Dying Next to Strangers

March 17, 2020

When my mother died, she was in the arms of her daughters. Snuggled up together, in bed, hearing prayer and words of affirmation. We whispered “I love you”, over and over, even after her last breaths. 

Repeated “I love you’s” to ensure it couldn’t be forgotten, by her, or anyone else in the room. You see, the room in which my mother died, housed a dying woman, but also those who loved her. 

The room where she entered eternity was filled with the people she held closest to her. It was filled with her people. It was filled with love. 

Today, there are rooms full of the dying, the ones near their final moments and last breaths. And the rooms in which they lay, are empty. 

I sit here in tears thinking about the new restrictions and what they mean for our dying loved ones. Restrictions preventing families from visiting their people. Their mothers, fathers, sons, daughters, aunts, and uncles. Restrictions created out of necessity, to give the best chance of health and survival for our weakest. Guidelines that will significantly change the dying moments of so many in this world, and the hearts of everyone who loves them. 

Loved ones will be dying next to strangers. 

Deathbeds will not be surrounded by familiar faces. Deathbeds will no longer hold daughters snuggling their mother one last time. They won’t hold husbands telling their wives “I love you” while twirling the golden ring that graces her finger. They will not hold sons hugging their father while tearfully affirming he was the best parent a kid could ask for. The beds will be empty. They will only house the dying. Surrounded by nurses, and medical professionals, but not the ones that filled their life with love and joy and memories. 

Our precious loved ones will be dying next to strangers. Or worse, empty seats and empty rooms. 

The moment the last breath slipped from my mother’s lips, my life changed. It was a moment I hated. One that still haunts me. But it was a moment important for me to be a part of. A moment that I’d eventually be appreciative of and thankful for.

And today, our beloved family members are dying next to strangers. Emptied of the opportunity to be with those important to them. 

If this doesn’t send tears to your eyes and an ache to your soul, then you either have a strength the size of Hercules, or the inability to imagine this reality and heartbreak. You’ve never seen the impact of someone’s final breath, like some of us. It’s the oddest mix of a treasured blessing and an excrutiating torture. A moment you cherish and also despise.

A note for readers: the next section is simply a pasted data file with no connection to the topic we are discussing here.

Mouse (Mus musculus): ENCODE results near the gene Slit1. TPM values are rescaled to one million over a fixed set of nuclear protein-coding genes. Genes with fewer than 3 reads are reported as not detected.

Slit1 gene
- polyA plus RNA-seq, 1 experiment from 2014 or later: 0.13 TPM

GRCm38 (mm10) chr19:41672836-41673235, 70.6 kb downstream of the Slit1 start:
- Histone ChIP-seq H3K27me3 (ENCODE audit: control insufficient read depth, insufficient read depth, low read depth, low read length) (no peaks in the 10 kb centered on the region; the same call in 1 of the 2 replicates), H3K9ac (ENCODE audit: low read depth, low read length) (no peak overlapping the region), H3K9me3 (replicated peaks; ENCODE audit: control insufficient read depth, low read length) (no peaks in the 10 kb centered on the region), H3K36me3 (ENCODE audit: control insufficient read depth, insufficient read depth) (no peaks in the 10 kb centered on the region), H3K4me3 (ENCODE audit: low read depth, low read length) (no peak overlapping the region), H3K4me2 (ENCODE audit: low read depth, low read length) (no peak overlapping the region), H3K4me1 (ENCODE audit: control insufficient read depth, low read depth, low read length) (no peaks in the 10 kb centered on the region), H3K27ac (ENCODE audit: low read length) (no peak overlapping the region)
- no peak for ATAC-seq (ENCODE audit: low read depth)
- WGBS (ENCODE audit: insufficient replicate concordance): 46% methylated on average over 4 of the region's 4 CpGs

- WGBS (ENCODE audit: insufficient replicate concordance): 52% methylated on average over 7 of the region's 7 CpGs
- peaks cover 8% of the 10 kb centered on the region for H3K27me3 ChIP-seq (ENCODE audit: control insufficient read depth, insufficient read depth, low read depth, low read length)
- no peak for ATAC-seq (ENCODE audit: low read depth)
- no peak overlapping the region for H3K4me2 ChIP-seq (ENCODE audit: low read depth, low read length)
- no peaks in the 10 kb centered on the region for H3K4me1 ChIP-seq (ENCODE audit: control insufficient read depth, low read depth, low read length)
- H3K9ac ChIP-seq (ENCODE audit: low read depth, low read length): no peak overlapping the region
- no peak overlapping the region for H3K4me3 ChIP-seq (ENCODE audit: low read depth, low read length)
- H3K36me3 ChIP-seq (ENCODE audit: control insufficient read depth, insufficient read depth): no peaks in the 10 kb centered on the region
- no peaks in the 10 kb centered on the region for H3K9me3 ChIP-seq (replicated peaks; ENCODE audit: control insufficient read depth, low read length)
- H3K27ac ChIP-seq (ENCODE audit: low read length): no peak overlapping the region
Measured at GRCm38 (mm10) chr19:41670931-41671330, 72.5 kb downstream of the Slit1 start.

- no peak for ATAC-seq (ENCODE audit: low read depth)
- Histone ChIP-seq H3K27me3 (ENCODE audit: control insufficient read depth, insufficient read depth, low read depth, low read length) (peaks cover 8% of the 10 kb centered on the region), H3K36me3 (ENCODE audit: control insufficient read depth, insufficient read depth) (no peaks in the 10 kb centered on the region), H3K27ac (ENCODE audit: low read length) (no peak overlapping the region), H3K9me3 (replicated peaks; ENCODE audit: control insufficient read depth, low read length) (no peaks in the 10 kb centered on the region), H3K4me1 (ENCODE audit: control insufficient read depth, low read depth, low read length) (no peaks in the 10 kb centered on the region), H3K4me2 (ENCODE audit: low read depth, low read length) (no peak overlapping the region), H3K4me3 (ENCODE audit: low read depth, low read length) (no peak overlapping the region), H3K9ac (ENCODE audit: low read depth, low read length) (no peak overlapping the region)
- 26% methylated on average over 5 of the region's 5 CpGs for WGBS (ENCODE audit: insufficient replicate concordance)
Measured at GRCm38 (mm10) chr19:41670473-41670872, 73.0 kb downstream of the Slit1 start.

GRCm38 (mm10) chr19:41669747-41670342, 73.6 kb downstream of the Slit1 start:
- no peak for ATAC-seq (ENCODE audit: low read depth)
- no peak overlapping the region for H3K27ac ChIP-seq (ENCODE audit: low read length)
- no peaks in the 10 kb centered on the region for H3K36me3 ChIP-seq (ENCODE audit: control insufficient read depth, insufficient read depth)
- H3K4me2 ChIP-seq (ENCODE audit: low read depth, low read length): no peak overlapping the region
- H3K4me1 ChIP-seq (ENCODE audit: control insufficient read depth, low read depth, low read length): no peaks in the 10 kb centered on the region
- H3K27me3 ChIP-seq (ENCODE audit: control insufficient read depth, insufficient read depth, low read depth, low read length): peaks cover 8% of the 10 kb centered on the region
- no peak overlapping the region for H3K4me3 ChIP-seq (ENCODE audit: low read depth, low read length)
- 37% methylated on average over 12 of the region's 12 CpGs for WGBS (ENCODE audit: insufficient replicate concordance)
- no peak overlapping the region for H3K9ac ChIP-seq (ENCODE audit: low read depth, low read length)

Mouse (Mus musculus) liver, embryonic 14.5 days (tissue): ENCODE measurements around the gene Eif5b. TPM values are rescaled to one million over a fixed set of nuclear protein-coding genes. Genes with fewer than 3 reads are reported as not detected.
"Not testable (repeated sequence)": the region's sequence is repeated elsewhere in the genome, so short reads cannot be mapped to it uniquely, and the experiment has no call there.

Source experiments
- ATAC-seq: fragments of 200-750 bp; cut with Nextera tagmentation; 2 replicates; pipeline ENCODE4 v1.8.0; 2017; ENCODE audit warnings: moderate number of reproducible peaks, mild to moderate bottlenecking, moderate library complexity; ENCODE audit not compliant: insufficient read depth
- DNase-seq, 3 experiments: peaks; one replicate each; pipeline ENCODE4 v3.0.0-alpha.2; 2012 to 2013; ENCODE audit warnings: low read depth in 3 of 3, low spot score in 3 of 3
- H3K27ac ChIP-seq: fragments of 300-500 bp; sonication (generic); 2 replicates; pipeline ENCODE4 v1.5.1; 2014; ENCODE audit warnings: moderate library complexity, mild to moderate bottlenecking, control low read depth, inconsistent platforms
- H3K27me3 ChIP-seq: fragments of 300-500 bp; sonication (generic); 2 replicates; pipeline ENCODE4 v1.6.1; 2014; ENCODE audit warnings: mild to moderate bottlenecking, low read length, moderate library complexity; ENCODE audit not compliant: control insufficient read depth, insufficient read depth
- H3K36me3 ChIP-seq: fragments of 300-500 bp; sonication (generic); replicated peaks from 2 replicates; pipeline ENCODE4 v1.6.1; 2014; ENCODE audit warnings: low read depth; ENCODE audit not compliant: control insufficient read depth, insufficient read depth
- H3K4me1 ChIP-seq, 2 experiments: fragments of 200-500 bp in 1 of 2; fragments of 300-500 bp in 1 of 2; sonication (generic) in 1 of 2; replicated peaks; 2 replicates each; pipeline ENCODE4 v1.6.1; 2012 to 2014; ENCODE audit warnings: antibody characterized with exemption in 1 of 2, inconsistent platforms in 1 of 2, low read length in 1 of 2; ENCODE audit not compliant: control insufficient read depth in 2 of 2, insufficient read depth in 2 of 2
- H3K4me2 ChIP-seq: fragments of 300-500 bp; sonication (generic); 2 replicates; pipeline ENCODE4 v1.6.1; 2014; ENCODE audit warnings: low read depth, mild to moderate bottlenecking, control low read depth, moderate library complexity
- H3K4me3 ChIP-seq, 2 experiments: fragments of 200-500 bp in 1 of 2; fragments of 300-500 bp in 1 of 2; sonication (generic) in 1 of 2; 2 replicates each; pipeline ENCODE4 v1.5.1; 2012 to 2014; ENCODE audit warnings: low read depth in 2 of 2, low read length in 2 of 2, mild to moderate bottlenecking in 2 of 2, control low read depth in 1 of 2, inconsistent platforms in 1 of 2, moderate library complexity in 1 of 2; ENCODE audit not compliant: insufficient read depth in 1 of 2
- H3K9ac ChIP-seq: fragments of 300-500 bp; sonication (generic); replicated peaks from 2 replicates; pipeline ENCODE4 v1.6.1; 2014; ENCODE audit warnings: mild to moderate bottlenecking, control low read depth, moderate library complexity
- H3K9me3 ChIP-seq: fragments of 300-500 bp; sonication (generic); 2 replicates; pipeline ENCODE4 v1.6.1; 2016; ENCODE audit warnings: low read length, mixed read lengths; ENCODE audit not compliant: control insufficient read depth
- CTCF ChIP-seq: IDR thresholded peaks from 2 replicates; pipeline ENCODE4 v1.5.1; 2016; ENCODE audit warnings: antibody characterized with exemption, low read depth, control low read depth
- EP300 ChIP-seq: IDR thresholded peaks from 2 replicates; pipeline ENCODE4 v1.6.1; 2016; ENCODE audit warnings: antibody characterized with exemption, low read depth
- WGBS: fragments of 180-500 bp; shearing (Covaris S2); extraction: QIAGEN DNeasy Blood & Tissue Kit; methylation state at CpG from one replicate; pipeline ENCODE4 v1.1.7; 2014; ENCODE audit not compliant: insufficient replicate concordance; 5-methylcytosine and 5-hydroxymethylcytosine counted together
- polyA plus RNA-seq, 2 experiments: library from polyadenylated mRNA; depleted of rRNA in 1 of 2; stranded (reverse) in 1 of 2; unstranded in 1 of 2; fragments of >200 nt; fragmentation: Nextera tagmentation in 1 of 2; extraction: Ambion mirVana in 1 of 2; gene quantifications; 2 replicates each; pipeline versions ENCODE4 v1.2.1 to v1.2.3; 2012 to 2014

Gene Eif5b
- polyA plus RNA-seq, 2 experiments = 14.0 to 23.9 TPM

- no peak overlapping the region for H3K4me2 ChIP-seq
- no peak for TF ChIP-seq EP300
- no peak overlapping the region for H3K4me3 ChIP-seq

Today, I pray for each person who is in their final moments, unable to see and hear the people and voices that they’ve cherished in their lifetime. I pray they feel wrapped in love and comfort. I pray they know the depths of their influence and the endless lengths of the legacy they leave behind.

I pray for each soul that will occupy the seat next to the dying. May they feel their importance. May they provide a comforting face, a compassionate heart, and a hand that feels like home. 

I pray for the loved ones who are forced to stay away, without the opportunity for final goodbyes. Robbed of the last chance to speak the silent emotions in their soul. I pray passionately that guilt does not find their hearts. I pray they are blessed with a sign from their loved ones. One that is so evident and fierce it cannot be ignored. A sign that says, “I know I am loved and I hope you know the same”.  

May all of the people who live this reality find a way to navigate this pain. A pain that not many can understand. 

If you find yourself consumed by the chaos, disappointed by the missed events and closures, or the way life has changed, remind yourself to have a humble heart, an empathetic soul, and a mind that comprehends people are dying next to strangers.

xox, Chels

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2 responses to “Dying Next to Strangers”

  1. Tracy says:

    Beautifully expressed as always. This is such a heart wrenching time.

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Chelsea Ohlemiller

Chelsea Ohlemiller

A thirty-something wife, mother and educator who has Indiana roots and a passionate spirit. Chelsea is a sappy romantic, coffee junkie, book collector, and person who wears her heart on her sleeve. She’s sarcastic, full of jokes, full of tears, and enjoys writing most when life gets messy or complicated. In 2017, Chelsea's mother passed away. Through her grief journey, she decided to take her mother’s advice and share her writing with the world. One day she gained the courage to honor her mother's wishes and write. It turned out to be one of the best decisions she's ever made.

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